Nice strawman. Like I said in my initial post, the ratio is quite good: 19 million spams blocked, maybe 30-40 false positive complaints over that period of time. It's a price we find quite acceptable. Frankly, I wish UPS was anywhere near that good at delivering my packages.
If the phone company or package services had your attitude they'd quickly go out of business. The only reason you haven't is that people have been caught off guard by new technology-- it's only a matter of time IMHO before email services become essentially (if not specifically) common carriers. Net Neutrality is a step in that direction, but even without it the essentials of common carrier status for email is inevitable. You cannot run businesses without reliable email services for everyone, which unfortunately is going to include some form of legalized (non-fraudulent) SPAM once all the dust clears.
Well, first off with your analogy is flawed - I'm not the Phone company or the package service, I'm the company mail room or corporate PBX.
Secondly, the're fundamentally different for economic reasons. Junk mail and telemarketers are both self limiting in that there is a significant cost associated with bothering me, and that keeps the crap to reasonable levels. I've never received so much junk mail that I've been unable to find the good stuff. I'd probably give up on email and go back to calling people if I didn't have spam filtering on my email account - if I turn spam filtering off the crap out numbers the good stuff literally 20 to 1.
Thirdly, we've already been doing the same thing on Telephone lines for years. Screening calls with answering machines, caller ID and secretaries, and more recently with a federal Do-Not-Call list. An approach that unfortunately doesn't work nearly as well on the internet.
Can you avoid the junk mail in your snail mail box? Advertising pointed at you at the grocery store? SPAM is not confined to the internet, and in fact has been around longer than the internet has, only the term for it is new. It makes money, and is perfectly legal in many forms, even though many of us would just as soon see it disappear. Go ahead, postpone the inevitable and concoct some hackneyed argument that email SPAM is somehow different, if it makes you feel any better.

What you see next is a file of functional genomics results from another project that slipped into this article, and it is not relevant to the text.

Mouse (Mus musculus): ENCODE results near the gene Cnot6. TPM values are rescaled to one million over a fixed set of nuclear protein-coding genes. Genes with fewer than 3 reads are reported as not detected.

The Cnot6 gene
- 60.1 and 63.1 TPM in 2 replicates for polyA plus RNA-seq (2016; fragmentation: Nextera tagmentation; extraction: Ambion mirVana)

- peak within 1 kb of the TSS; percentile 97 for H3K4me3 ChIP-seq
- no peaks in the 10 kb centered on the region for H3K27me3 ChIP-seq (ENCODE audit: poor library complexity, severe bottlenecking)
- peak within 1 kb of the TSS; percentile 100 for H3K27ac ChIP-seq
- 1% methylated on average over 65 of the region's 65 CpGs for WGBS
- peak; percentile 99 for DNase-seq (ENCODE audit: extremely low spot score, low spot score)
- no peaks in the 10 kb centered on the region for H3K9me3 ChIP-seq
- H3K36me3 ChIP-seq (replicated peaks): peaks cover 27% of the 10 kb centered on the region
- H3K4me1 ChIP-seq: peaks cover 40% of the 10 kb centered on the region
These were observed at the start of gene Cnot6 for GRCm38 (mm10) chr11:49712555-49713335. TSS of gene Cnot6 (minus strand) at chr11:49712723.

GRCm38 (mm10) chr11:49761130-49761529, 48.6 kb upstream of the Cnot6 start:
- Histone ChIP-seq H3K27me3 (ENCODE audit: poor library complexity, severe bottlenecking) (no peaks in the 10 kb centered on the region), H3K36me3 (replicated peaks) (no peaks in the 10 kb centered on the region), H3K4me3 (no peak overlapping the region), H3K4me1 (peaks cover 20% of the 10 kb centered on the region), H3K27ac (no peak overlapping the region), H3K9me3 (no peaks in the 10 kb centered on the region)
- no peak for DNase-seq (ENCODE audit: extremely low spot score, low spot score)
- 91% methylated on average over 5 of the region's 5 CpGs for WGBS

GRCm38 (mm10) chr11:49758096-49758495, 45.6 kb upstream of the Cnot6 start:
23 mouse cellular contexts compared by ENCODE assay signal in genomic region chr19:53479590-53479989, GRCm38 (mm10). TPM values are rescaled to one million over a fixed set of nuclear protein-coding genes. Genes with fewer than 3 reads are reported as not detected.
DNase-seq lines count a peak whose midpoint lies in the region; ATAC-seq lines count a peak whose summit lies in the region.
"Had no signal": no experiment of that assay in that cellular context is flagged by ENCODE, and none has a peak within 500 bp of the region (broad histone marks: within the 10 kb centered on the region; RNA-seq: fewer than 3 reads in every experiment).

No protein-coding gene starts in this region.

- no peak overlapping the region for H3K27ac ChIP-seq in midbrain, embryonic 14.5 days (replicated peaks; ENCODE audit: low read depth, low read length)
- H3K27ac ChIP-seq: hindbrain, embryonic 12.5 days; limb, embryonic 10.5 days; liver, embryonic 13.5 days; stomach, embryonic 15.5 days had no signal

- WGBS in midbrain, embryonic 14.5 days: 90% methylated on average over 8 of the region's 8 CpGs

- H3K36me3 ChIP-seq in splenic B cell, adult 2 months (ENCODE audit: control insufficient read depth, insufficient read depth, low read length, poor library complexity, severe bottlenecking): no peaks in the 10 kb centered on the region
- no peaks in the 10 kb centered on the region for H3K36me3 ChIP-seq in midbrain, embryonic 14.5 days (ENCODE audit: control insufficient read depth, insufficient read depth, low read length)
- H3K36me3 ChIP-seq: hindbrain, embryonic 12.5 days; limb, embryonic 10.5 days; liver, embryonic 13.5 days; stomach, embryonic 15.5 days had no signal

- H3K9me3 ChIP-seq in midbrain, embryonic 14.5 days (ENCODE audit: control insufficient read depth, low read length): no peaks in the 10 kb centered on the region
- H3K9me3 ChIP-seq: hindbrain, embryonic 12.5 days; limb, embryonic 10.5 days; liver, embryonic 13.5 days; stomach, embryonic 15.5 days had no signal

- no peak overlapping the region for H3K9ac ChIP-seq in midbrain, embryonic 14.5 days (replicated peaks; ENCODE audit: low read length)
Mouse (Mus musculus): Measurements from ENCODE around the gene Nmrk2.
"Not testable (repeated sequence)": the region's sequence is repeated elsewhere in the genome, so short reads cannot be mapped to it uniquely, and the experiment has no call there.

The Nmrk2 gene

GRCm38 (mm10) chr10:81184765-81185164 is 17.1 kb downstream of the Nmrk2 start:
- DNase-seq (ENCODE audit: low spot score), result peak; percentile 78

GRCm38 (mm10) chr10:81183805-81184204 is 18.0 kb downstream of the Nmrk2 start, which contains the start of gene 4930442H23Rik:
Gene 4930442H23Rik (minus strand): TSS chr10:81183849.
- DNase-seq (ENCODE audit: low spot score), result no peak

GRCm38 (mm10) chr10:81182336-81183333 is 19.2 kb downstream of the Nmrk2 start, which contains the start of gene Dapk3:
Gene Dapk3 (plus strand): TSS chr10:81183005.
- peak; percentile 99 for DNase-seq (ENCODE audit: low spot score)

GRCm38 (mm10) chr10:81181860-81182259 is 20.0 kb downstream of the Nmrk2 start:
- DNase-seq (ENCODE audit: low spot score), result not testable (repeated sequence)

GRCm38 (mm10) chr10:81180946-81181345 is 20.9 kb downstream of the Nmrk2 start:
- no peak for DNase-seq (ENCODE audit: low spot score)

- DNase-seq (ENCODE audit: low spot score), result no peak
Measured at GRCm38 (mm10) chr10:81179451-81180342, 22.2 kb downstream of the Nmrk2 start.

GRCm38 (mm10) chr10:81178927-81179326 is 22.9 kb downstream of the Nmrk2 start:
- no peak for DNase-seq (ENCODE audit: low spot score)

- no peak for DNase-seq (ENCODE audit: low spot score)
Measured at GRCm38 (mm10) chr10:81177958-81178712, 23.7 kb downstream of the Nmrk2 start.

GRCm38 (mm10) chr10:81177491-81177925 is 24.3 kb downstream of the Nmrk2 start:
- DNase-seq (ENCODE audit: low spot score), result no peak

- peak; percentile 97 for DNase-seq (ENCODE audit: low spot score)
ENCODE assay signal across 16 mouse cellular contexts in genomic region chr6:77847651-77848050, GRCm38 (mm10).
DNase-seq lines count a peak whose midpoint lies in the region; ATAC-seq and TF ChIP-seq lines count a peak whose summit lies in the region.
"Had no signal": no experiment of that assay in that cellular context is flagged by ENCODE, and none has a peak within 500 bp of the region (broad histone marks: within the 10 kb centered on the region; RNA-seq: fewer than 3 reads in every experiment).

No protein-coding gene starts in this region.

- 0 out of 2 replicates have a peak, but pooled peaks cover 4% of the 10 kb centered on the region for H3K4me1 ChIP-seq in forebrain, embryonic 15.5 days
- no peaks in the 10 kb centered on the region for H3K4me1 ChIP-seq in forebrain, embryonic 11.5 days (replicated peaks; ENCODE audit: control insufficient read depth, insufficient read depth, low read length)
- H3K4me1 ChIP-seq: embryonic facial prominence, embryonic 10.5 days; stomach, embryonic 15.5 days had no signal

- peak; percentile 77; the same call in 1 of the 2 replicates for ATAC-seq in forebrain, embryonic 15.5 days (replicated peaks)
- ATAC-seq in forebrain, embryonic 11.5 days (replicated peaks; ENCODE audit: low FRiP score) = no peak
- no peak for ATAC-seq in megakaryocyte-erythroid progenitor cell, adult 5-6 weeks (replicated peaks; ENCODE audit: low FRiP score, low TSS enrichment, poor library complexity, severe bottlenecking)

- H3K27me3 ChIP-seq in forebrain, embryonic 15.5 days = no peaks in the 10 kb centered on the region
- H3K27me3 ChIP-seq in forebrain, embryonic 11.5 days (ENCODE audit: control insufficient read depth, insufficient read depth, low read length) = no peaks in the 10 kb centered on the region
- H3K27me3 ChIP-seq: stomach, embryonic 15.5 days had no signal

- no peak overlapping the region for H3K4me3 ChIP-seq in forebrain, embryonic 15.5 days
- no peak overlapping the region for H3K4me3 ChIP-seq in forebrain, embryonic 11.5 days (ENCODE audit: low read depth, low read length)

All of it? No. But generally if you ask to be removed form lists, snail mail companies will comply. Likewise, you can talk to the USPS and ask to be removed from lists for saturation mailings.
I'm not sure what "the inevitable" is that you think I'm avoiding. If you mean treating e-mail as a common carrier service with spam filtering being banned, you're even more divorced from reality than I thought you were at the start of this thread. The only US law regarding SPAM specifically allows email providers to filter spam however they'd like. Morever, aside from a few fanatics who think that the right to have your email delivered appears in the 3 1/2 ammendment, most people WANT spam filtering. We allow users to opt out if they want. Noone ever has, including those with false positives.
I hate spam even more than you, but for different reasons-- not only do I hate getting all that crap in my inbox and wasting everyone's bandwidth, what I hate the most is that incompetent attempts to deal with it are decreasing email reliability. Incompetence much like the way the US gov has been dealing with terrorism-- the bull-in-a-china-shop-shotgun-approach that in their myopia may help with a few specific problems but makes many others significantly worse...
Well, there certainly people out there pursuing incompetent strategies for blocking spam. Spamhaus isn't one of them. In my experience they're quite professional and accurate. Spamhaus isn't SPEWS (Which isn't really incompetent either...They're just overly militant, kinda like you). But at the end of the day, my users are much happier with their well-filtered mail than they are with dick enlargement and stock scams in their mailbox every morning, so I'd say I've done my job quite competently.
Anyway, since you like to talk about competence in mail servers so much..I've got about 3000 users and a total message volume coming in (not counting internal email) around 80-100,000 messages a day. Whats you're level of experience?
If computers take over (which seems to be their natural tendency), it will serve us right. -- Alistair Cooke